#1
I know the A family chord consists of A,D,E,
D family has D, Em,G A
G faimly is G, Am, C, D, and Em
I forgot what the C family chords were.
I got those from a guitar book.


So what about B, F, E family chords?
#4
If you mean family... you mean chords that sounds nice together then I can help you. C is also known as Am. If you were playing degrees of Cmajor chords you could solo over it with a Am pentatonic. Anyways, the family consists of: C, Dm, Em, F, G, Am, Bdim, C.

Think of the root note (which in this case happens to be "C") as I. It follows a pattern for all keys.

I= Major
II= Minor
III= Minor
IV= Major
V=Major
VI=Minor
VII=Diminished

So this goes for any note. Let's say we want to figure out what is in the "Key of D/Bm". So we know are root note is D so,

I= Dmajor

So, what comes after D in the scale? "E".

II= Eminor

...and after E? "F#".

III= Fminor

and so on....

IV=Gmajor

V=Aminor

VI=Bminor

VII=C#Diminished


So in theory if you play those chords together (exception to diminished chord) you should be golden. Unless I made a mistake, which there is great possibility.


And let's say you don't know what sharps or flats are in a scale all you have to know is "Father Charles Goes Down And Ends Battle" If you are looking for what notes are in a "G" scale go down a half step to A#. So now you know you have F, C, G, D, and A as sharps.

As with flats, you go backwards "Battle Ends And Down Goes Charles Father". If you want to know what's in a Db scale you simply just flatten a D scale half a step. D, Em, F#m, G, A, Bm, C#dim, D become Db, Ebm, Fm, Gb, Ab, Bbm Cdim.


Does any of what I say make sense? To me it does, to many-- maybe not. I tried my best to put this from my brain into written form. If it helps I'm glad I could help.
#5
Yes, you made a mistake:

D major
E minor
F# minor
G major
A major
B minor
C# diminished.

And diminished chord isn't exception. Use it right and it will sound good.
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#6
Quote by Dirty_Civilian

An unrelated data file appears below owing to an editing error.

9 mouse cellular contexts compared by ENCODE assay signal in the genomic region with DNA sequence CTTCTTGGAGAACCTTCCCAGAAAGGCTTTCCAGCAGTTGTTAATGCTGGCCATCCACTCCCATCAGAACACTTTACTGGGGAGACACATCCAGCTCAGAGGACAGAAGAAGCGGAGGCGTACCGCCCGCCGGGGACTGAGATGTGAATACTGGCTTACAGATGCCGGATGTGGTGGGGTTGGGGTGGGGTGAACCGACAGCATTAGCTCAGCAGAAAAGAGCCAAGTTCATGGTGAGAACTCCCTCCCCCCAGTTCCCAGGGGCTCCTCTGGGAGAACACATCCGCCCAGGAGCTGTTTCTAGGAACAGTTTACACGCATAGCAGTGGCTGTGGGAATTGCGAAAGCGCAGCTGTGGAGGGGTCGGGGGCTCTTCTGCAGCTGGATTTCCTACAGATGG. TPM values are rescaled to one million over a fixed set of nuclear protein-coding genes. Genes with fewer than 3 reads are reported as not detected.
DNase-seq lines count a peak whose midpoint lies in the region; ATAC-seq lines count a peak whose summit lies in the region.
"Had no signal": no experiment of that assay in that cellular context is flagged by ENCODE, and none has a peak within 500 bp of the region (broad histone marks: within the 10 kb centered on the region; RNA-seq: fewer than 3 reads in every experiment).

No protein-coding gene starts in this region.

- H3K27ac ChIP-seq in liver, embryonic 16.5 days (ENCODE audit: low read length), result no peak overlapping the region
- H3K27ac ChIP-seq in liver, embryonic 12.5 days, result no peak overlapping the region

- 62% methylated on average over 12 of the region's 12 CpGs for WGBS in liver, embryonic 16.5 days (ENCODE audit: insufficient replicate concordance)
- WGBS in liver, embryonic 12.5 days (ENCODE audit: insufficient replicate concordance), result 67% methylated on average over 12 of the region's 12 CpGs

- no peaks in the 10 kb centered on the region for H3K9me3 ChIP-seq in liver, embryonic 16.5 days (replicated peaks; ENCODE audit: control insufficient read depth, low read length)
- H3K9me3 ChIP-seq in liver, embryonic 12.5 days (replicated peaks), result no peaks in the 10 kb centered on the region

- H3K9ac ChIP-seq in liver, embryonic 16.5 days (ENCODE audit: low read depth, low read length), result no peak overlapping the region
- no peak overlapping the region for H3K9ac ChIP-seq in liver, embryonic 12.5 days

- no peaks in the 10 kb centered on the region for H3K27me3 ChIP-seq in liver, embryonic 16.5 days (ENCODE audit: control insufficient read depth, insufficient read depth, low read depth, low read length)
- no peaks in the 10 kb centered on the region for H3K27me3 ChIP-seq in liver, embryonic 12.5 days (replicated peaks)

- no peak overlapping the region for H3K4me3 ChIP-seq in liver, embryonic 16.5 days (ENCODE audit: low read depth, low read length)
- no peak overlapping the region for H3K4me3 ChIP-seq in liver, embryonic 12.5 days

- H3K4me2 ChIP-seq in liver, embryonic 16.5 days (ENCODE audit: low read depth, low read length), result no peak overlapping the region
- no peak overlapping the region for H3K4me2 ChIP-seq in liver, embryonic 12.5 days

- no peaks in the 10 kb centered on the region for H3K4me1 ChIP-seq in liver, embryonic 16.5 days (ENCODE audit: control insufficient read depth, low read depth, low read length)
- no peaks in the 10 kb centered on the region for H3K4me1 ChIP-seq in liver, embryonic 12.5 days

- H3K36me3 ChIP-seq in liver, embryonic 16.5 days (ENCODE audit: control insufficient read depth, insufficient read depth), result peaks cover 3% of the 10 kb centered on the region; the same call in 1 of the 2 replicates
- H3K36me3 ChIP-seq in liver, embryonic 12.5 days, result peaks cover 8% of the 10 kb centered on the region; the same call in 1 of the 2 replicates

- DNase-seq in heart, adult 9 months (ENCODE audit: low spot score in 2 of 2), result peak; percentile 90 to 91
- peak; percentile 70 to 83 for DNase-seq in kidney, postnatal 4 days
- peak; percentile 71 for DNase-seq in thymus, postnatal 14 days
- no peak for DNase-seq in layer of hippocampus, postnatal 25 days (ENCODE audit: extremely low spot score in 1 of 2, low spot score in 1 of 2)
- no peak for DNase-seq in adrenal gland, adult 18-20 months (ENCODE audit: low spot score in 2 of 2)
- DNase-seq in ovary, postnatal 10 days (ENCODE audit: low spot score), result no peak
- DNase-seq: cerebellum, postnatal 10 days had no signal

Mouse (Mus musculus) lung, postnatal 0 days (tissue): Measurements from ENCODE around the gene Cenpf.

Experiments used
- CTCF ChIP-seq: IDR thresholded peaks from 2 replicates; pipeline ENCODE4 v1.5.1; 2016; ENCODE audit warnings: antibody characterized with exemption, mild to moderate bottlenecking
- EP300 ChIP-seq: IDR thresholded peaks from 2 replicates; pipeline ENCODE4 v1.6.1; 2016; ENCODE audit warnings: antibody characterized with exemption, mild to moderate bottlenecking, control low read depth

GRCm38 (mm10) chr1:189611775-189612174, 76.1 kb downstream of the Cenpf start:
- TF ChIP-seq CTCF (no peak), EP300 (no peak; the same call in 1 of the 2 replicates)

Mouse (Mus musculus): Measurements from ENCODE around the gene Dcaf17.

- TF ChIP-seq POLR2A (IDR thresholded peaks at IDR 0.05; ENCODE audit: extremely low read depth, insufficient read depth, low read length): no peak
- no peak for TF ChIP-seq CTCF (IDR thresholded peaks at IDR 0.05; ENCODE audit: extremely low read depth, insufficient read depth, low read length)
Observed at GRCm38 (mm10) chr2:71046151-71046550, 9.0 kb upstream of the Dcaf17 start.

If you mean family... you mean chords that sounds nice together then I can help you. C is also known as Am. If you were playing degrees of Cmajor chords you could solo over it with a Am pentatonic. Anyways, the family consists of: C, Dm, Em, F, G, Am, Bdim, C....

...Does any of what I say make sense? To me it does, to many-- maybe not. I tried my best to put this from my brain into written form. If it helps I'm glad I could help.


Well that bit doesn't
Actually called Mark!

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#7
Quote by steven seagull
Well that bit doesn't


C Majors relative minor is Am
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#8
Quote by Syn Harvest
C Majors relative minor is Am

That makes sense, however saying "C is also known as A minor" doesn't.
Actually called Mark!

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#12
Quote by Dirty_Civilian
If you were playing degrees of Cmajor chords you could solo over it with a Am pentatonic.


No you couldn't. You could use the "A min pentatonic box shape", but you would be using C major pentatonic.
#13
Loads of misinformation in that post. Here's something else I found to sound off-kilter:

If you are looking for what notes are in a "G" scale go down a half step to A#. So now you know you have F, C, G, D, and A as sharps.


What? If you're talking about the G major scale, then you're way off. It only has F#. And I don't know why you would talk about A#, since that would require 4 sharps and 3 double-sharps, and key signatures don't accept double-sharps (I believe - someone correct me if that's wrong)
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#14
Quote by Dirty_Civilian
Thanks for your valuable input

Your input is actually less valuable, considering so much of it's wrong. At least I told the truth, so get your own information straight before you try making a remark like that.